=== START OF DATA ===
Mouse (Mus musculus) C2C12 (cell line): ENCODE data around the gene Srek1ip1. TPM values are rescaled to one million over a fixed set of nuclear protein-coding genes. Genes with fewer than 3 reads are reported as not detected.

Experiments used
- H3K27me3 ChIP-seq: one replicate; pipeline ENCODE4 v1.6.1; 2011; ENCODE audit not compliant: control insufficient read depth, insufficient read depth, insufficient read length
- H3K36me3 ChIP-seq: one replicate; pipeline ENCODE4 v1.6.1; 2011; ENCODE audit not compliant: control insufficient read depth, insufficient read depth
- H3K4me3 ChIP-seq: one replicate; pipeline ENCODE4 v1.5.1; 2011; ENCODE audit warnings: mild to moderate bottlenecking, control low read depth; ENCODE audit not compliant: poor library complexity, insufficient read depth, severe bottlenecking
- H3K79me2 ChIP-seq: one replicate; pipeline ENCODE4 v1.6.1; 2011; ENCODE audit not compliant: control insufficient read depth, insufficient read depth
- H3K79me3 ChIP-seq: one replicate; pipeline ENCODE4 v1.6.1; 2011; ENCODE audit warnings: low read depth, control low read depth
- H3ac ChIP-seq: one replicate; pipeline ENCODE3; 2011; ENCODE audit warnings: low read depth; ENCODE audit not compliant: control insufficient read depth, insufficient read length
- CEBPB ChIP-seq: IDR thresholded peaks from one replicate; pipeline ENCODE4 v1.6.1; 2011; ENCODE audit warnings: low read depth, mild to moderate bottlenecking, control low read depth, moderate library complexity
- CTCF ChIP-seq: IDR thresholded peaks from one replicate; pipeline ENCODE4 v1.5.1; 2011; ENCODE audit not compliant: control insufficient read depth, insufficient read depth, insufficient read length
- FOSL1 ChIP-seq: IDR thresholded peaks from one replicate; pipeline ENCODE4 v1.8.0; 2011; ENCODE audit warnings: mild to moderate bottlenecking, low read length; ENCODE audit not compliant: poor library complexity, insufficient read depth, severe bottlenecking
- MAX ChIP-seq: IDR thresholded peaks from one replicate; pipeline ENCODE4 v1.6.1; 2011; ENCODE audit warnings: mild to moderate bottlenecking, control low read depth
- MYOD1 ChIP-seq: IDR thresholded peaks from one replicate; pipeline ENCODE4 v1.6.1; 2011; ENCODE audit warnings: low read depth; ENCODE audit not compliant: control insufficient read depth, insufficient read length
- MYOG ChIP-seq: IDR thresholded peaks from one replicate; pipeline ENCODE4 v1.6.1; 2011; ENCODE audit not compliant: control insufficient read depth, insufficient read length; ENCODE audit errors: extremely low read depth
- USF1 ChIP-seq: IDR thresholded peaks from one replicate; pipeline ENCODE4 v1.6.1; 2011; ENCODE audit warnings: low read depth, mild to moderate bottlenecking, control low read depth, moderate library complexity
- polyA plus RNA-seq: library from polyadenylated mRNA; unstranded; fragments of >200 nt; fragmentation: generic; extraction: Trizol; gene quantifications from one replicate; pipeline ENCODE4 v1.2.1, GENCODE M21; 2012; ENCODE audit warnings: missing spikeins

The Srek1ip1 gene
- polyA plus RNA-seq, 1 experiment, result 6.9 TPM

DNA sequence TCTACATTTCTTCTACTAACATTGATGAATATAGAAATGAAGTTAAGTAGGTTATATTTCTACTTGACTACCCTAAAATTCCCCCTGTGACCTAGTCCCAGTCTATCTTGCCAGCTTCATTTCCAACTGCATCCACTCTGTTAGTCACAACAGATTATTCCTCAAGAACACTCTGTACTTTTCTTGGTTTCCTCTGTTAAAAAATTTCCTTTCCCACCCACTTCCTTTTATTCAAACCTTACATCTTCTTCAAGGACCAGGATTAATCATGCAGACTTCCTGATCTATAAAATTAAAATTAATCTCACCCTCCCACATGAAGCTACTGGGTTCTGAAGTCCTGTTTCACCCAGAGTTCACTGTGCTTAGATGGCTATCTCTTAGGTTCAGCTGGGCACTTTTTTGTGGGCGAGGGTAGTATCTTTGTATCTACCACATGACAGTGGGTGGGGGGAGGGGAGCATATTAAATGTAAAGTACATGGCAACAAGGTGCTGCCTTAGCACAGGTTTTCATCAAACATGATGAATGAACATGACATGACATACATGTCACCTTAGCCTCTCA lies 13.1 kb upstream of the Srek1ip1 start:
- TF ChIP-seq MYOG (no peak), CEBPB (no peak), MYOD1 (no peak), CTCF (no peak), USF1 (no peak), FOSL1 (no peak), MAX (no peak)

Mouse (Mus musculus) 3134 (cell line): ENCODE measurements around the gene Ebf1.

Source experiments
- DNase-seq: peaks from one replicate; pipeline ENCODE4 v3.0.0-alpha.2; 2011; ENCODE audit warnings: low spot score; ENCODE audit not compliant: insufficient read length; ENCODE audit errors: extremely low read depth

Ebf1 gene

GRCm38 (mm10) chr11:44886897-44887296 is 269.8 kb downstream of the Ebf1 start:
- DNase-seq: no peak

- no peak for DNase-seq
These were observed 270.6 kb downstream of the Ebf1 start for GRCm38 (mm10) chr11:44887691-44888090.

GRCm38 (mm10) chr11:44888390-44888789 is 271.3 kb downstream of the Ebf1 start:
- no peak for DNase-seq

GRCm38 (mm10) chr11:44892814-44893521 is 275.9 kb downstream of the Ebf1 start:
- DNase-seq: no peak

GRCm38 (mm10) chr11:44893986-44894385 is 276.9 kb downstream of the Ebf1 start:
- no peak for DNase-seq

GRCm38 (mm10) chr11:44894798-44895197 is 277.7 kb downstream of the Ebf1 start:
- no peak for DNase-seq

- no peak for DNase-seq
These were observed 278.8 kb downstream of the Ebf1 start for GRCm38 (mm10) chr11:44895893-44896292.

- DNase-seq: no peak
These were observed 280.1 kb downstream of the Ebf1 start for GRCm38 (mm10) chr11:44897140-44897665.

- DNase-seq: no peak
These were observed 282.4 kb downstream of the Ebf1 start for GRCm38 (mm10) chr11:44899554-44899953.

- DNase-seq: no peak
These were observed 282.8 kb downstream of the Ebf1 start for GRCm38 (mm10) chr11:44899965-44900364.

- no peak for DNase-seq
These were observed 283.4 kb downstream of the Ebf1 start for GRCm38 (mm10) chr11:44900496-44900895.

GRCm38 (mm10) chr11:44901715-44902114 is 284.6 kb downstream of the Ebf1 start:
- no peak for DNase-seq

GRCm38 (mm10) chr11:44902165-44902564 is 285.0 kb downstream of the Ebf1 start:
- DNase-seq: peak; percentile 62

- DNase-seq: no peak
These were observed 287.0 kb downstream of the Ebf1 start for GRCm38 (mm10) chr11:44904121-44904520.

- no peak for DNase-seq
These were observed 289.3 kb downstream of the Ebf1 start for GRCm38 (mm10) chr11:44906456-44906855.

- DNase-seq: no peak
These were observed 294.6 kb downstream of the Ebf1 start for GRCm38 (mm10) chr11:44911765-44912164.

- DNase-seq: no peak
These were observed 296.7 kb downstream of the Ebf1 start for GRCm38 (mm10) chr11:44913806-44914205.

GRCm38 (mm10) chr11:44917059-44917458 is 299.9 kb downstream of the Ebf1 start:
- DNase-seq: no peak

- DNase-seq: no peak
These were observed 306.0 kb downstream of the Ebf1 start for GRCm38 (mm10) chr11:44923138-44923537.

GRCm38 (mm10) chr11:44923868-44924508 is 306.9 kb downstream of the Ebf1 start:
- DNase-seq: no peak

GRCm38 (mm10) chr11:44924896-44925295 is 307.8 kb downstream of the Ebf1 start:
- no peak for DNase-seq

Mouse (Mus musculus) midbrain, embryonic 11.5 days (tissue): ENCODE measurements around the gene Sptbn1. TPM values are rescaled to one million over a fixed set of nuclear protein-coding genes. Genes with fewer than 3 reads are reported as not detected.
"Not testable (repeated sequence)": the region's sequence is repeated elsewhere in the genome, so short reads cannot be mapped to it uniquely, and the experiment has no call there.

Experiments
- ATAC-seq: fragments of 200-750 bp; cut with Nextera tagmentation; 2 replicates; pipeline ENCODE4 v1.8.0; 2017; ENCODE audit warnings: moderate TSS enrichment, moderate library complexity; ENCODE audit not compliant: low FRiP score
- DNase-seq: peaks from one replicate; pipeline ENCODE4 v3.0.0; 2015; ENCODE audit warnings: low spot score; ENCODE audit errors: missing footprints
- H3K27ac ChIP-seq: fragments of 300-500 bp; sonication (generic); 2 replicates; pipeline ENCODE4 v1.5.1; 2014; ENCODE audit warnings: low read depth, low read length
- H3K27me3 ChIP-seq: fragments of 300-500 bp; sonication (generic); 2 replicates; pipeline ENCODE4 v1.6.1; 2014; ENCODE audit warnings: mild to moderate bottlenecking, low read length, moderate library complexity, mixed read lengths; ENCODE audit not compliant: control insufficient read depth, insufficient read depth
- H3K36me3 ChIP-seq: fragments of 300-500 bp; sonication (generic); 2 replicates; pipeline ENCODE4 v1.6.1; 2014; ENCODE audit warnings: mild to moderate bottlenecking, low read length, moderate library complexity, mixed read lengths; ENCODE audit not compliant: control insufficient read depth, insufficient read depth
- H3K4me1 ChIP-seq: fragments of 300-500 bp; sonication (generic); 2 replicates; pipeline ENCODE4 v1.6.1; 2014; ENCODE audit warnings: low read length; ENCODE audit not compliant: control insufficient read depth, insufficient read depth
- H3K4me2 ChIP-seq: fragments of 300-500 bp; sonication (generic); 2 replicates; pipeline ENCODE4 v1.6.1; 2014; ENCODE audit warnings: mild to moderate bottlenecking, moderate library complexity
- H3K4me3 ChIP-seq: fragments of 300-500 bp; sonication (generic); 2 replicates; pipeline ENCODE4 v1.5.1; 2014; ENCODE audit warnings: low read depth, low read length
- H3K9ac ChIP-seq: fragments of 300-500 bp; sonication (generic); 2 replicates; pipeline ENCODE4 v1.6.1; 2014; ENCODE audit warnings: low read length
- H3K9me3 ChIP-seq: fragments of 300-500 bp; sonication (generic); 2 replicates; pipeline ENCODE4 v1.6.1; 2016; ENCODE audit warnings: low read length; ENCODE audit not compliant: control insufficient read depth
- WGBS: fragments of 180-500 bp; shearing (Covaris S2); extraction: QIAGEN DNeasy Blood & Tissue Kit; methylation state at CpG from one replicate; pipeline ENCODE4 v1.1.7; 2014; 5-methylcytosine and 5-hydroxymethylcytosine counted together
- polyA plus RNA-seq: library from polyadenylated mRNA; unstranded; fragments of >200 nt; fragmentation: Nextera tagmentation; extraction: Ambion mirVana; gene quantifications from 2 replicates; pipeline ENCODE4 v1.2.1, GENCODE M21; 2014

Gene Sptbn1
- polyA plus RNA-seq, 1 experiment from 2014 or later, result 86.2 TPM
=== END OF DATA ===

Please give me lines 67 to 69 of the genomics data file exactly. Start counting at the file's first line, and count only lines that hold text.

Mouse (Mus musculus) midbrain, embryonic 11.5 days (tissue): ENCODE measurements around the gene Sptbn1. TPM values are rescaled to one million over a fixed set of nuclear protein-coding genes. Genes with fewer than 3 reads are reported as not detected.
"Not testable (repeated sequence)": the region's sequence is repeated elsewhere in the genome, so short reads cannot be mapped to it uniquely, and the experiment has no call there.

Experiments